This is wonderful news for HCM patients, and HCMBeat hopes to have more about the future plans for HCM Society in the coming weeks.
The VALOR-HCM trial results have just been published in the Journal of the American College of Cardiology.
This study enrolled 112 obstructive HCM patients for a 16 week double blind trial of the drug mavacamten (brand name Camzyos). All patients in the trial had been referred for septal reduction therapy – either septal myectomy or septal alcohol ablation – to treat their highly symptomatic obstructive hypertrophic cardiomyopathy. The researchers looked at whether the addition of mavacamten to their other drugs would improve their symptoms enough so that they no longer met the criteria for septal reduction therapy (SRT) under the 2011 ACC/AHA Guidelines.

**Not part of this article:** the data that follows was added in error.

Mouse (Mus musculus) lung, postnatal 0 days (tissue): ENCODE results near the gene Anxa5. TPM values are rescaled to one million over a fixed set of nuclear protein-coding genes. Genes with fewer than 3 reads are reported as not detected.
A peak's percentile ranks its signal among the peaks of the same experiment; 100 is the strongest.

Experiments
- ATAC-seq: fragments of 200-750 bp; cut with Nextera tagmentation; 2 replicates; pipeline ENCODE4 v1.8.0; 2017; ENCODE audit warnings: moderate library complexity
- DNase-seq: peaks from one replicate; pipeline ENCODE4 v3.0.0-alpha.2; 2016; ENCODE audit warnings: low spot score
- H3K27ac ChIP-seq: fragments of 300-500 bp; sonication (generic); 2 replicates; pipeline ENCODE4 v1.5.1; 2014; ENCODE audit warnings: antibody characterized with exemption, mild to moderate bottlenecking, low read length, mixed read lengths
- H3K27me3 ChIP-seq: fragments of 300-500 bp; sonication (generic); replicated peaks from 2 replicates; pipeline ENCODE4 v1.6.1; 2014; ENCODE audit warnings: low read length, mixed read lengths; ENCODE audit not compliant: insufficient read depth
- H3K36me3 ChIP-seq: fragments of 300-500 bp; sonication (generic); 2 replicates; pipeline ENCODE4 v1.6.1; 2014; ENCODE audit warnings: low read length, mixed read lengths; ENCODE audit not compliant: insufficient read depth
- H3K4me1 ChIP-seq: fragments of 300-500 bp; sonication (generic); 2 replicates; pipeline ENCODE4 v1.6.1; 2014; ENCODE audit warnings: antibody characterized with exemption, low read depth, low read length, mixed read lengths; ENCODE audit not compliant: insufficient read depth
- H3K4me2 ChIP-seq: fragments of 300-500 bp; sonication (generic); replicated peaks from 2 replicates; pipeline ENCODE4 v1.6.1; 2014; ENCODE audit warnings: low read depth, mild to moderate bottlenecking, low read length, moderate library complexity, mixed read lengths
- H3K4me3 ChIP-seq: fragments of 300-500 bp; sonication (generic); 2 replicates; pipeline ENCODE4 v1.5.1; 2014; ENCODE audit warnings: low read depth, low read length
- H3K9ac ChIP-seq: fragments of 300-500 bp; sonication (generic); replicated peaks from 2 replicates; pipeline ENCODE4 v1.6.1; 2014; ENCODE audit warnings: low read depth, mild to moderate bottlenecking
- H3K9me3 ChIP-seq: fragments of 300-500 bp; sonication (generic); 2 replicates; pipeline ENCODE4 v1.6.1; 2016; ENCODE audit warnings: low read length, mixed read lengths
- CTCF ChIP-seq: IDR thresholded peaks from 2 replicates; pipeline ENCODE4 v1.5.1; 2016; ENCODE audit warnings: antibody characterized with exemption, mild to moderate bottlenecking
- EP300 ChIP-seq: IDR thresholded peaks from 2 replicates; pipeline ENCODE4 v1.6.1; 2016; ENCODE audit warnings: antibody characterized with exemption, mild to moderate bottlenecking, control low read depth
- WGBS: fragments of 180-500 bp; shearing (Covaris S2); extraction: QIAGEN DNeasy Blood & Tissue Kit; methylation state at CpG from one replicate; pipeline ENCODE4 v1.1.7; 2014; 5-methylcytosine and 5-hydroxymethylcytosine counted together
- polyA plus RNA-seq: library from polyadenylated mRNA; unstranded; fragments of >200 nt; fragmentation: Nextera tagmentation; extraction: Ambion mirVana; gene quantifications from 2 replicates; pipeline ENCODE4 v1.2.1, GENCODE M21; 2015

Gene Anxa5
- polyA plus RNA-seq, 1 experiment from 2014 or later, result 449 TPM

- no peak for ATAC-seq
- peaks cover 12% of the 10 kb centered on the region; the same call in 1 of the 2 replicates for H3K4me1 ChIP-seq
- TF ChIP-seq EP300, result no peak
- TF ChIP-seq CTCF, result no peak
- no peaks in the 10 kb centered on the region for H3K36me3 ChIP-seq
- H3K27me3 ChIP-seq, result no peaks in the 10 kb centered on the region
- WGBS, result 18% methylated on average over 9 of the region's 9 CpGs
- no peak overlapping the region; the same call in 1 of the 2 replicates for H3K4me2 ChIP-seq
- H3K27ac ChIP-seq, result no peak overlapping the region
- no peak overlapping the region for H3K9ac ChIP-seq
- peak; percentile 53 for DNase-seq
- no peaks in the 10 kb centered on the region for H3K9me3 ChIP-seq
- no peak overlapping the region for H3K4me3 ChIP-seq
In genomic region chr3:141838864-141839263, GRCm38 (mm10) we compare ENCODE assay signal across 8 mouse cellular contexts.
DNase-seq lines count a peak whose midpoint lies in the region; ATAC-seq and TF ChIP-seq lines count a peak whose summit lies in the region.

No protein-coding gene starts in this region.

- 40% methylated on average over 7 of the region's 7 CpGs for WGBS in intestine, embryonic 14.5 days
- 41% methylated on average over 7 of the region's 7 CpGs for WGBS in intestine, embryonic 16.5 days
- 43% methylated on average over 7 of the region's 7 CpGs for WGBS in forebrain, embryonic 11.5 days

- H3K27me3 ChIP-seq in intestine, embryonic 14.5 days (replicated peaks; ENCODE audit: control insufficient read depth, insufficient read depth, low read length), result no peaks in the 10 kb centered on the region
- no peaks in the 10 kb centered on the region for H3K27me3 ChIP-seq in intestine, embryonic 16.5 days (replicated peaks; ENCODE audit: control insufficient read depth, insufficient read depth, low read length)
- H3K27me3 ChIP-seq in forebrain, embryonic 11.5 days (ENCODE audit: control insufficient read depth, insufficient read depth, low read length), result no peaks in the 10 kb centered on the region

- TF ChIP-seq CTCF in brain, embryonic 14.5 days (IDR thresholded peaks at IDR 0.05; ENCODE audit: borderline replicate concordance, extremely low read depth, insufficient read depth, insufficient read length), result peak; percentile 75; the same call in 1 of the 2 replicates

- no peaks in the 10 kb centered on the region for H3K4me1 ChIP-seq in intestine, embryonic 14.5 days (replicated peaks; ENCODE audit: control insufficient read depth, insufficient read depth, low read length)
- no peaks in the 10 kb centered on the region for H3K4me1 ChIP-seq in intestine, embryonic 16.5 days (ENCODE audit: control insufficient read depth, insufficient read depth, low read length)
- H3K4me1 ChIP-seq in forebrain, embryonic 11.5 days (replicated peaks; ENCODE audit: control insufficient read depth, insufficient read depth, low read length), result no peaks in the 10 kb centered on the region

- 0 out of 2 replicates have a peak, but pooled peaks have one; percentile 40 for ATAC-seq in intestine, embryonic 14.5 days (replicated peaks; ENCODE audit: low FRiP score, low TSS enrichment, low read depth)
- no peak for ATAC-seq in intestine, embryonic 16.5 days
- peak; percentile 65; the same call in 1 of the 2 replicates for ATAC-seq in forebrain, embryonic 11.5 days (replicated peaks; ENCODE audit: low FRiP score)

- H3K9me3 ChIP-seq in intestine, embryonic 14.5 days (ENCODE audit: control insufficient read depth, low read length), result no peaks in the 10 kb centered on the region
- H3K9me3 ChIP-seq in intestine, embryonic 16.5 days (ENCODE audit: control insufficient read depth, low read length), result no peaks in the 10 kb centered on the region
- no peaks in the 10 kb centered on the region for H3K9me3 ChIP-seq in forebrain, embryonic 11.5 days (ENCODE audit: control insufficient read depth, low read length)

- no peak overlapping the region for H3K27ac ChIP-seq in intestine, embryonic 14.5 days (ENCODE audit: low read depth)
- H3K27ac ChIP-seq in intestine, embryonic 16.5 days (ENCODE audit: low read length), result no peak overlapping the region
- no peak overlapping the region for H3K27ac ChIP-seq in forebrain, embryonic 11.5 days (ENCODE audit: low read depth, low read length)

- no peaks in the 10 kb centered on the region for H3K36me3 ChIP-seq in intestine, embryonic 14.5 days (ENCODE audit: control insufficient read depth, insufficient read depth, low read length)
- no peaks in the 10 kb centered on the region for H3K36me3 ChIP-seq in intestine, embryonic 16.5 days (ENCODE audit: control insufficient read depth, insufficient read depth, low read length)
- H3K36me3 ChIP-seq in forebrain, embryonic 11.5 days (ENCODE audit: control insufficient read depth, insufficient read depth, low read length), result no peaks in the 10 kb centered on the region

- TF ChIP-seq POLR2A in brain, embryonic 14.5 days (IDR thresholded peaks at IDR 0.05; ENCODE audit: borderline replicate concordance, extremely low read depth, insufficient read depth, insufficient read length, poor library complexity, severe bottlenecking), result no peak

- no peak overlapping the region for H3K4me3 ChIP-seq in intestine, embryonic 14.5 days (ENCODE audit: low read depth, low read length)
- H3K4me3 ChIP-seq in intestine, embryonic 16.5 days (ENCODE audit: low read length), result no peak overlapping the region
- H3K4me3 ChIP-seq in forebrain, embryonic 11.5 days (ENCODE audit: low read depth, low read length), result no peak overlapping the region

You can read many more details about the VALOR-HCM study here in this recent blog post on HCMBeat.
Continue reading “Mavacamten vs. Septal Reduction – VALOR-HCM Trial Results Published”
A recent article by several noted HCM experts shares their recommendations for the screening and evaluation of patients with HCM using several scenarios commonly encountered in clinical practice. Notably, this paper makes several recommendations which differ from the 2020 ACC/AHA Guidelines for the Diagnosis and Treatment of Patients with Hypertrophic Cardiomyopathy (2020 Guidelines).
In particular, the article recommends:
- Cardiac MRI with contrast upon initial evaluation, and every 3 – 5 years thereafter. (The 2020 Guidelines recommend Cardiac MRI in certain situations, but not for all patients)